'11/5 Negotiations with Ibn Saud regarding Boundaries of Saudi Arabia' [42r] (83/430)
The record is made up of 1 file (212 folios). It was created in Mar 1944-4 Sep 1949. It was written in English. The original is part of the British Library: India Office The department of the British Government to which the Government of India reported between 1858 and 1947. The successor to the Court of Directors. Records and Private Papers.
This transcription is created automatically. It may contain errors.
until the Company s programre of geophysical exploration has
been completed and the more promising structures tested by
sinking a well.
As regards the intentions of the Arabian American people
are, ^relatively speaking, in the dark. Oil has been or-oved’
at Qatit, Dammam and Abqaiq lying in the coastal area of the
Arabian mainland roughly west of Bahrein' Island. How ARAfiCO
assess the possibilities elsewhere in their concession area we
do^ not know and we have no means of telling where they are
likely to concentrate their search in the next year or two"
They^have shown some exploration activity at the head of
the Bahr As Salwa which is, of course, quite close to the Qatar
concession boundary; it is natural that they should be inter
ested in the possibilities here in view of the alignment of the
structures tn ^atar and Bahrain, but we have no evidence
oO show they are c mcentrating on this area more than
I feel I should mention, at this stage the possibility that
.rontier questions may be complicated by the implications of
the recent American and Mexican declaration claiming jurisdiction
over the sea bed opposite their coasts as far out as the 100
fathom line. If H.i-.G. associates itself with the princioles
of the American action the whole of the Persian Gulf Historically used by the British to refer to the sea area between the Arabian Peninsula and Iran. Often referred to as The Gulf or the Arabian Gulf. will, as you
are well aware, come within the definition of M continental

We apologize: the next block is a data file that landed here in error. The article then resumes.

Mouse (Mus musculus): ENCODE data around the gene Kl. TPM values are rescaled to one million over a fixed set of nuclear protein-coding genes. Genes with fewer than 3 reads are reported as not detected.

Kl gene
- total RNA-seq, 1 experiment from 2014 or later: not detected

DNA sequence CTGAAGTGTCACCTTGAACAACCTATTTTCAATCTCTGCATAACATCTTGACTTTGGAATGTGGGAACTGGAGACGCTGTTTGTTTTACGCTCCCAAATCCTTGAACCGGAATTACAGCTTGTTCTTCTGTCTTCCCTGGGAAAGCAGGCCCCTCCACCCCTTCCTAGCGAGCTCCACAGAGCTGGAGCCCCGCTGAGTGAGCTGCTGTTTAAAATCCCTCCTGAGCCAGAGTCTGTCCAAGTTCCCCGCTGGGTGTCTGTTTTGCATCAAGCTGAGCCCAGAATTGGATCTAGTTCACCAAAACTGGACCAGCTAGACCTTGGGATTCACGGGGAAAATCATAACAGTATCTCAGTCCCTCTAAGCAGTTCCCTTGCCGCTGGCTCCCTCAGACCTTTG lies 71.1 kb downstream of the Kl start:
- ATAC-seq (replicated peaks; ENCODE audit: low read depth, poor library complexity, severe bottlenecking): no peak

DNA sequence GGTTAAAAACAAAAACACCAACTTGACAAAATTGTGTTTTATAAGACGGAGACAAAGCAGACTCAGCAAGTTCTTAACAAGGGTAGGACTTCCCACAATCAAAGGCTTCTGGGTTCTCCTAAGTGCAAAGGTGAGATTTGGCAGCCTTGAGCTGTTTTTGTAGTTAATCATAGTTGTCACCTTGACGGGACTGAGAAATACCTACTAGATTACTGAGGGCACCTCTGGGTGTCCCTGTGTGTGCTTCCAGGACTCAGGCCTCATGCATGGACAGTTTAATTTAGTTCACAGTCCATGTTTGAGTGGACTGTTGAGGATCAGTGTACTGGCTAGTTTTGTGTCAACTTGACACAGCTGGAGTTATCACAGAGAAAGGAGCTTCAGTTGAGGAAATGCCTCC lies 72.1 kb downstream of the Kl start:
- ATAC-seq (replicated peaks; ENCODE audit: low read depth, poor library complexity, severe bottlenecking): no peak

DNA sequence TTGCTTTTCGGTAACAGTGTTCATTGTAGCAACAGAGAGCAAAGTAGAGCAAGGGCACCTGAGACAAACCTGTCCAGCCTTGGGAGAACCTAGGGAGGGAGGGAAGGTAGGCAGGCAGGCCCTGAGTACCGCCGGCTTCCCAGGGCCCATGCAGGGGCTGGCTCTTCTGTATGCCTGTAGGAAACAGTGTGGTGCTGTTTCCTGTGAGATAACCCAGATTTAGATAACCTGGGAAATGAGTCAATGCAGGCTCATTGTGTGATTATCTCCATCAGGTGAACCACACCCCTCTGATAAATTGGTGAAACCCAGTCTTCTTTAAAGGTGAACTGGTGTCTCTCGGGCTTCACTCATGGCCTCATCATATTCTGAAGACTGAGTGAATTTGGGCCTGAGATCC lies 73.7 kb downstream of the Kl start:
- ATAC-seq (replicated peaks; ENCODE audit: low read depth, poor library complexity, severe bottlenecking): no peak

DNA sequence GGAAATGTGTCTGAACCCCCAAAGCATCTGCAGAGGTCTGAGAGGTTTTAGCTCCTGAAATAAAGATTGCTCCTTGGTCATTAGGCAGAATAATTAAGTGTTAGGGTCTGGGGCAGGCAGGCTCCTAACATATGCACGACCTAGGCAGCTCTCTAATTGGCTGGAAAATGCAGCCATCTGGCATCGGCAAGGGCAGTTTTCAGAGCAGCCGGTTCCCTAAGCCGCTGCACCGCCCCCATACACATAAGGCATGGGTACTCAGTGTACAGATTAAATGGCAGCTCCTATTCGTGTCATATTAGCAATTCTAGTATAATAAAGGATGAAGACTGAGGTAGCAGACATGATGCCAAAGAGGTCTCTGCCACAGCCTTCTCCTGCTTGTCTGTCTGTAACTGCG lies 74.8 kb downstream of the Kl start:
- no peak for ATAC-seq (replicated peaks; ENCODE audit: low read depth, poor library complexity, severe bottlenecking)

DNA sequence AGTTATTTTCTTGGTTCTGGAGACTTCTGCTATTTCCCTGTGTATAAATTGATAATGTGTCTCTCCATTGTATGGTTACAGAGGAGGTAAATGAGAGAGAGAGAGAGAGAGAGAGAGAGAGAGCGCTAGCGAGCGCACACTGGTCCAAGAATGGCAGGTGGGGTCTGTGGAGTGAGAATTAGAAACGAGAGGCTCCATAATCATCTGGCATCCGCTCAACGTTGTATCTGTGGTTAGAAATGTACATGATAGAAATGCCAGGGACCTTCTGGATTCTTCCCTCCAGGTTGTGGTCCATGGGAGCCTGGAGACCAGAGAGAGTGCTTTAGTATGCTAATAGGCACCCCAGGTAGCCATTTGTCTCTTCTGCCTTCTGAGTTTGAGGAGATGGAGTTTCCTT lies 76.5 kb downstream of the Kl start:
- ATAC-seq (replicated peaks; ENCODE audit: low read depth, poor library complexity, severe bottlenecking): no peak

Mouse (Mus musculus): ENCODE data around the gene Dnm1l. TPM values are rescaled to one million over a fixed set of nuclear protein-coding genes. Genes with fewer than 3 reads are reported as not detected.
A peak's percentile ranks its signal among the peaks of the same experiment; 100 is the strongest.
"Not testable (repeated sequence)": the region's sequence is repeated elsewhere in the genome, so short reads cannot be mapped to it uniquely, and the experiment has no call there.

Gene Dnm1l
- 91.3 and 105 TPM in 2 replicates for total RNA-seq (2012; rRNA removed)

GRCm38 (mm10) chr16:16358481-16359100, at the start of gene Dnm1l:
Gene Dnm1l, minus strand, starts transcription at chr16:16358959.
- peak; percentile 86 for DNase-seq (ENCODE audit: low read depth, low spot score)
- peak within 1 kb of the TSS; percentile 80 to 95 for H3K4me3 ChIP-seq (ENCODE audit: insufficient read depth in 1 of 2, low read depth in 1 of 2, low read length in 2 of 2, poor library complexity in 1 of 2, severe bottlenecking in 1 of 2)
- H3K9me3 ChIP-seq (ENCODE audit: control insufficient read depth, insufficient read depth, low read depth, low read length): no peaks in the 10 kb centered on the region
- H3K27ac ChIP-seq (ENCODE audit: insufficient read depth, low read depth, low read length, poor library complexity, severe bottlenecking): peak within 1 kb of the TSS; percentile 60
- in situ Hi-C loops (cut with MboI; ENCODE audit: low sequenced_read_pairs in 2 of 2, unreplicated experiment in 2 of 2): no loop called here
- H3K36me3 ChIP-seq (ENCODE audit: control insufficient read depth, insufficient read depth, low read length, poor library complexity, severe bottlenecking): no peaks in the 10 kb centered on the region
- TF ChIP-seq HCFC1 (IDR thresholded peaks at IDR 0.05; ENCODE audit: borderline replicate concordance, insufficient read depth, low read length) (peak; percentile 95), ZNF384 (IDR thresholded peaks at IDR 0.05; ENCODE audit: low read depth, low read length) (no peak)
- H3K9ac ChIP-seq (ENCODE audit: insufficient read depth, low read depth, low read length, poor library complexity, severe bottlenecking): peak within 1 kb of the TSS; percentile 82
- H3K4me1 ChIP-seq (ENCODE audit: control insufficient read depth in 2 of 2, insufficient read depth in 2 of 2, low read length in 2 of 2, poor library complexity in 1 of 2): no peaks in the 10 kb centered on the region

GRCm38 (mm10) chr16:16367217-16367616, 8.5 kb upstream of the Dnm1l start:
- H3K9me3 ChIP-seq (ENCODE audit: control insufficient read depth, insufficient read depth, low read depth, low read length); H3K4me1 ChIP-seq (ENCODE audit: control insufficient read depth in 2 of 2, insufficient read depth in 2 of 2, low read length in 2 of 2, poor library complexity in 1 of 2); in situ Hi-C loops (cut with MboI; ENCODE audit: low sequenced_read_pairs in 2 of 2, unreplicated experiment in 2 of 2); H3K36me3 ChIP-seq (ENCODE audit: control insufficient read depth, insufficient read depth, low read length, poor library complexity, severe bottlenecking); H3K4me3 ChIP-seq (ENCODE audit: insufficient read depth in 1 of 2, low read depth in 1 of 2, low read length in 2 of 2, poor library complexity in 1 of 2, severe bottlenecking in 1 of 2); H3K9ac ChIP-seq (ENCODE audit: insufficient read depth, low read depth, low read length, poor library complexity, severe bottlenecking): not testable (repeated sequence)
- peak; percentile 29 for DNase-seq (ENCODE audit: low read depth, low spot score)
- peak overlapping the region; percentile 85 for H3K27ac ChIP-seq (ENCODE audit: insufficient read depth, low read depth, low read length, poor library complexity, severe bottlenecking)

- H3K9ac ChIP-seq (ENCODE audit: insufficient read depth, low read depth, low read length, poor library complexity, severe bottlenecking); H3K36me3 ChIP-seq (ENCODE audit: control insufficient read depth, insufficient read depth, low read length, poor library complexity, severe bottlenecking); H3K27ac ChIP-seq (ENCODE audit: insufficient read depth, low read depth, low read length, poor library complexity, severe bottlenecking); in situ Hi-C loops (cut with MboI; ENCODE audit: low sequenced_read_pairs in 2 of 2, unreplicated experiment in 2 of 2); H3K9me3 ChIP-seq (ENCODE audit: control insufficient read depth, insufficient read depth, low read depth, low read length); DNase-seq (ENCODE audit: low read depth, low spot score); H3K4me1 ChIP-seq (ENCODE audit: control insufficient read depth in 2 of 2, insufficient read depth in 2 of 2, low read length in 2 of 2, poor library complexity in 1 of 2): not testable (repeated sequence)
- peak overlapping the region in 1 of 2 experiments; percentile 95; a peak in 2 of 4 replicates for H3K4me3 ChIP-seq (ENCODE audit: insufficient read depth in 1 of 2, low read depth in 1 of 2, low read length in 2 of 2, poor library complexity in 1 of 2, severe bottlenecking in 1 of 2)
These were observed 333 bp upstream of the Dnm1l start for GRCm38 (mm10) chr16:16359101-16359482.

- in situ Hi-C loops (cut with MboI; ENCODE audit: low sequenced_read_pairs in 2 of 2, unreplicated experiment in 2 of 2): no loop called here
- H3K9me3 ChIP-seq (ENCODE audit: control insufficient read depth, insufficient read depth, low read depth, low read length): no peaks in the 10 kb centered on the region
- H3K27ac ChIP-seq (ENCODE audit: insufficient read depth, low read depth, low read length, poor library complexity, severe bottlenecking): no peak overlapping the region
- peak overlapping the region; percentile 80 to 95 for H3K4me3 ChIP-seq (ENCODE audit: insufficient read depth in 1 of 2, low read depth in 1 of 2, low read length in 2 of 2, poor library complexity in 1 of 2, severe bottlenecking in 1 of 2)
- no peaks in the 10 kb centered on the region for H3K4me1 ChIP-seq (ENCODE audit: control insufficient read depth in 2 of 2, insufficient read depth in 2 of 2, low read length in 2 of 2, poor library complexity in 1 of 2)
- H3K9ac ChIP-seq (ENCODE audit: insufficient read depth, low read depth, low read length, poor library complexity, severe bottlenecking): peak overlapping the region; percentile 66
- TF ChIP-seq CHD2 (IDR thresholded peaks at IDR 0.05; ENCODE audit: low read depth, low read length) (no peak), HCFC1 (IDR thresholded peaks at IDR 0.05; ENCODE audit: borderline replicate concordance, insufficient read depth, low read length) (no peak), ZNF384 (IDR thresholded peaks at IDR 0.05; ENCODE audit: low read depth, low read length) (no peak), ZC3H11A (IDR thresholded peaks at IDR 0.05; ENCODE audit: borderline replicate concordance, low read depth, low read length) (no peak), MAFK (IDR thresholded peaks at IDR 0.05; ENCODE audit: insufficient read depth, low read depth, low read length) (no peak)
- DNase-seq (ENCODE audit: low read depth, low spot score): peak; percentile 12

as being shallower than 100 fathoms. A partioning of
the sea bed of the Persian Gulf Historically used by the British to refer to the sea area between the Arabian Peninsula and Iran. Often referred to as The Gulf or the Arabian Gulf. would be the logical conclusion
and land under the waters of the Gulf of Bahrain seems likely to
be an area of prime interest to oil companies.
,J^n r0 ^ g ^ g r SUggest f, that the Possibility does exist
v u G 9 ? n( ? operations might converge in the neigh
bourhood o_ Balwa v Elsewhere the possibility of overlapping
between the operations of the two companies seems relatively
remote. V/e have good reason to believe that P.C.L. at present
do nov, contemplate exploration ordevelopment in the hinterland
? t ^ e c ? a , st ^ running from the Qatar peninsula through
-he Trucial sheikhdoms, Muscat and Oman. Their Views may
cnange as they gather knowledge, from their geophysical research,
but ’ L ° r Present at any rate, they are not interested in
any area lying inland from even the outermost Saudi Arabian
frontier discussed in the Foreign Office Memorandum of 30th
is mentioned in your letter, i.e. the approxi-
ma.e line claimed as a frontier by Ibn S a ud on the 3rd April
^i^ that any pooling or joint operation arrange
me.its on the lines contemplated in paragraph 4 of your letter J
? ppea ^ t ° * • or ABAI»:C0. There are no/ trade connec-
iions between the American components in each of these croups
or between tne two groups themselves; in fact, competition
oet.veen .he two is one of the problems of the future. Moreover,
joint arrangements of this kind have been ttfied and, in /many
cases, have come to grief from internal stresses caused by a
f ivergence between the interests of the component groups. The
Aneiloonm? 1 . etr0lel i m ^^ission contemplated by the'Anglo-
Anerican Oil Agreement might possibly help in finding a '
?- t0 a conflict of interests of this kind, but, with the
will^h^r 0 ?-ft C vJ eS ^' it ls ? pen t0 ^^bt whether the Agreement
win be ratiiied by the Americans.
the i T ~V r 2 re § oi, ? c ls nec03S arily rather speculative. From
j ^ on poin. of view we would tend to favour settlement of the
About this item